"Oh madame," said Alexander Schaunard, hastening towards Mimi, "you are as fresh as a wild flower."

After having satisfied himself that there were really plates on the table, Schaunard asked what they were going to have to eat. He even carried his curiosity so far as to lift up the covers of the stewpans in which the dinner was cooking. The presence of a lobster produced a lively impression upon him.

As to Colline, he had drawn Rodolphe aside to ask about his philosophical article.

"My dear fellow, it is at the printer's. 'The Beaver' appears next Thursday."

We give up the task of depicting the philosopher's delight.

"Gentlemen," said Rodolphe to his friends. "I ask your pardon for leaving you so long without any news of me, but I was spending my honeymoon." And he narrated the story of his union with the charming creature who had brought him as a dowry her eighteen years and a half, two porcelain cups, and a sandy haired cat named Mimi, like herself.

"Come, gentlemen," said Rodolphe, "we are going to celebrate my house warming. I forewarn you, though, that we are about to have merely a family repast; truffles will be replaced by frank cordiality."

Indeed, that amiable goddess did not cease to reign amongst the guests, who found, however, that the so-called frugal repast did not lack a certain amplitude. Rodolphe, indeed, had spread himself out. Colline called attention to the fact that the plates were changed, and declared aloud that Mademoiselle Mimi was worthy of the azure scarf with which the empresses of the cooking stove were adorned, a phrase which was Greek to the young girl, and which Rodolphe translated by telling her "that she would make a capital Cordon Bleu."

The appearance on the scene of the lobster caused universal admiration. Under the pretext that he had studied natural history, Schaunard suggested that he should carve it. He even profited by this circumstance to break a knife and to take the largest helping for himself, which excited general indignation. But Schaunard had no self respect, above all in the matter of lobsters, and as there was still a portion left, he had the audacity to put it on one side, saying that he would do for a model for a still life piece he had on hand.

Indulgent friendship feigned to believe this fiction, but fruit of immoderate gluttony.

As to Colline he reserved his sympathies for the dessert, and was even obstinate enough to cruelly refuse the share of a tipsy cake against a ticket of admission to the orangery of Versailles offered to him by Schaunard.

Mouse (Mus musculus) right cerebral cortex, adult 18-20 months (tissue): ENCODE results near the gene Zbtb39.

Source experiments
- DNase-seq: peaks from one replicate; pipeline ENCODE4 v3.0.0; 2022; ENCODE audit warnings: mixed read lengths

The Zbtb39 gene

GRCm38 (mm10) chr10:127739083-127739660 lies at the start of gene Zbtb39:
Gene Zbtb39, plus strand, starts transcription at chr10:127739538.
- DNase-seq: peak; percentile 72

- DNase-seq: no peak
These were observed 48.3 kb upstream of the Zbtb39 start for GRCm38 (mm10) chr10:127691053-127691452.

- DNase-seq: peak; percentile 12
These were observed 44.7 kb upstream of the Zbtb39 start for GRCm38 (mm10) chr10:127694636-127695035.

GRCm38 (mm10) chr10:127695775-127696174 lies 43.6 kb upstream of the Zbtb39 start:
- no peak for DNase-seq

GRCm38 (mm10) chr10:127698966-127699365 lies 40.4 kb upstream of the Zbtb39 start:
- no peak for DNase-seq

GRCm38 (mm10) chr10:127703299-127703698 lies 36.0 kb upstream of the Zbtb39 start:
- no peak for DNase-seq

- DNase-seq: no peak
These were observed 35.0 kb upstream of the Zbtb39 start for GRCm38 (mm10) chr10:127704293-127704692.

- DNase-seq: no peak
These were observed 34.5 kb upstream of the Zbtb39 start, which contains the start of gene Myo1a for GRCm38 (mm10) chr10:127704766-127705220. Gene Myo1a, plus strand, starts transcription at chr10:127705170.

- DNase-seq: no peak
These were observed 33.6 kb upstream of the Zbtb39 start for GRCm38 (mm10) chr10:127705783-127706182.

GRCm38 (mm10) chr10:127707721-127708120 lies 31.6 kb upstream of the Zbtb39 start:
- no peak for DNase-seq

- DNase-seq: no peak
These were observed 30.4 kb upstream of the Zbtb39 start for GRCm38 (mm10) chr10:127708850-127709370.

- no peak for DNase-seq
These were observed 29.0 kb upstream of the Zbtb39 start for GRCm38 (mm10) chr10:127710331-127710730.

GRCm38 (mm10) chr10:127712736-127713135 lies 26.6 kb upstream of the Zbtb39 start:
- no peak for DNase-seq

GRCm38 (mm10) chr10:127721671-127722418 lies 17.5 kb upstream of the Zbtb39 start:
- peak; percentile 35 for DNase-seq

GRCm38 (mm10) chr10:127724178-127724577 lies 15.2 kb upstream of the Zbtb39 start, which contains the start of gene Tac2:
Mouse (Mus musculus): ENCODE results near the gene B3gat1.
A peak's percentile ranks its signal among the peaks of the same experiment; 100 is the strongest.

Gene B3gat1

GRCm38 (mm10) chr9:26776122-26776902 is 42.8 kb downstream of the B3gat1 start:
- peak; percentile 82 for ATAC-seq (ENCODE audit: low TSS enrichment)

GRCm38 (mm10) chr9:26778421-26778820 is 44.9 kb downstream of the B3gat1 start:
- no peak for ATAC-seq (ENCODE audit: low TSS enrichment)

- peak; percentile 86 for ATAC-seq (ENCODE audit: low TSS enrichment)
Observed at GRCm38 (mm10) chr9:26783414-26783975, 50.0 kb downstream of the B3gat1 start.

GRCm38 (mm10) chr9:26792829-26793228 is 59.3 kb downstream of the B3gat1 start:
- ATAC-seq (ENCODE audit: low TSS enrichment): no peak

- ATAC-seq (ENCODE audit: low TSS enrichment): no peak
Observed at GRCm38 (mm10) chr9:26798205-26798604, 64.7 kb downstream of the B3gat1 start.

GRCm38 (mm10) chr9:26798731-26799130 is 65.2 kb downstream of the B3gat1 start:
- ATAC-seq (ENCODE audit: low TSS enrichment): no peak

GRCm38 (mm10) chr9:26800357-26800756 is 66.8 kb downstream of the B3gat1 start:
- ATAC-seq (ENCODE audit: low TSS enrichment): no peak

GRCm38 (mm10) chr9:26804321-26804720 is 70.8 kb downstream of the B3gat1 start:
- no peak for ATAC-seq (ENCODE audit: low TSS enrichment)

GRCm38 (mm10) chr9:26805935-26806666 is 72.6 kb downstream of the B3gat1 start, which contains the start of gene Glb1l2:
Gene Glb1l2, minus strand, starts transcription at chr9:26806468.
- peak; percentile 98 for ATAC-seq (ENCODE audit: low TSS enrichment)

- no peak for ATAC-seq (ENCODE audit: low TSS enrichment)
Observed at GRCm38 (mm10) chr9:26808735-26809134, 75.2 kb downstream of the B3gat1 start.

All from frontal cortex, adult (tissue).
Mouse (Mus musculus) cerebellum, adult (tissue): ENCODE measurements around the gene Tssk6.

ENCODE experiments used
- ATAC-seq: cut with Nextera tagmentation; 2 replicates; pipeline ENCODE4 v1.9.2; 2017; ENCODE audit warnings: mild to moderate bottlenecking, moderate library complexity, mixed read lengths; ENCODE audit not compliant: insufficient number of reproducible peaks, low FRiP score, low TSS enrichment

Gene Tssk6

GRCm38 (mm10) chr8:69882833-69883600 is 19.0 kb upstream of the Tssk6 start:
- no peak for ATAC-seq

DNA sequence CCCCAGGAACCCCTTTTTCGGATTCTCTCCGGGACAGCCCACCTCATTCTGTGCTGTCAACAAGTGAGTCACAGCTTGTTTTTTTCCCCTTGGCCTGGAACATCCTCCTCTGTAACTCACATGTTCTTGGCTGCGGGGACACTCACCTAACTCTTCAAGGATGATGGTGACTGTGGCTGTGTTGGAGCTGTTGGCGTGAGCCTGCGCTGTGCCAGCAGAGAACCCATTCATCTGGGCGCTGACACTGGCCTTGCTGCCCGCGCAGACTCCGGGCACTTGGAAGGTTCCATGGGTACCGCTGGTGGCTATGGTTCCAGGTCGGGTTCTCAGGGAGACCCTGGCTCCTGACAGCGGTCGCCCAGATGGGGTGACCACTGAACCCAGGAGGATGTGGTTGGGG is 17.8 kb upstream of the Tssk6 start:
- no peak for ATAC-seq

At this point conversation began to get lively. To three bottles with red seals succeeded three bottles with green seals, in the midst of which shortly appeared one which by its neck topped with a silver helmet, was recognized as belonging to the Royal Champagne Regiment—a fantastic Champagne vintaged by Saint Ouen, and sold in Paris at two francs the bottle as bankrupt's stock, so the vendor asserted.

But it is not the district that makes the wine, and our Bohemians accepted as the authentic growth of Ai the liquor that was served out to them in the appropriate glasses, and despite the scant degree of vivacity shown by the cork in popping from its prison, went into ecstacies over the excellence of the vintage on seeing the quality of the froth. Schaunard summoned up all his remaining self-possession to make a mistake as regards glasses, and help himself to that of Colline, who kept gravely dipping his biscuit in the mustard pot as he explained to Mademoiselle Mimi the philosophical article that was to appear in "The Beaver." All at once he grew pale, and asked leave to go to the window and look at the sunset, although it was ten o'clock at night, and the sun had set long ago.

"It is a pity the Champagne is not iced," said Schaunard, again trying to substitute his empty glass for the full one of his neighbor, an attempt this time without success.

"Madame," observed Colline, who had ceased to take the fresh air, to Mimi, "Champagne is iced with ice. Ice is formed by the condensation of water, in Latin aqua. Water freezes at two degrees, and there are four seasons, spring, summer, autumn, and winter, which was the cause of the retreat from Moscow."

All at once Colline suddenly slapped Rodolphe on the shoulder, and in a thick voice that seemed to mash all the syllables together, said to him—

"Tomorrow is Thursday, is it not?"

"No," replied Rodolphe. "Tomorrow is Sunday."


"No, I tell you. Tomorrow is Sunday."

"Sunday!" said Colline, wagging his head, "not a bit of it, it is Thursday."

And he fell asleep, making a mold for a cast of his face in the cream cheese that was before him in his plate.

"What is he harping about Thursday?" observed Marcel.

"Ah, I have it!" said Rodolphe, who began to understand the persistency of the philosopher, tormented by a fixed idea, "it is on account of his article in 'The Beaver.' Listen, he is dreaming of it aloud."

"Good," said Schaunard. "He shall not have any coffee, eh, madame?"

"By the way," said Rodolphe, "pour out the coffee, Mimi."

The latter was about to rise, when Colline, who had recovered a little self possession, caught her around the waist and whispered confidentially in her ear:

"Madame, the coffee plant is a native of Arabia, where it was discovered by a goat. Its use expanded to Europe. Voltaire used to drink seventy cups a day. I like mine without sugar, but very hot."

"Good heavens! What a learned man!" thought Mimi as she brought the coffee and pipes.

However time was getting on, midnight had long since struck, and Rodolphe sought to make his guests understand that it was time for them to withdraw. Marcel, who retained all his senses, got up to go.

But Schaunard perceived that there was still some brandy in a bottle, and declared that it could not be midnight so long as there was any left. As to Colline, he was sitting astride his chair and murmuring in a low voice: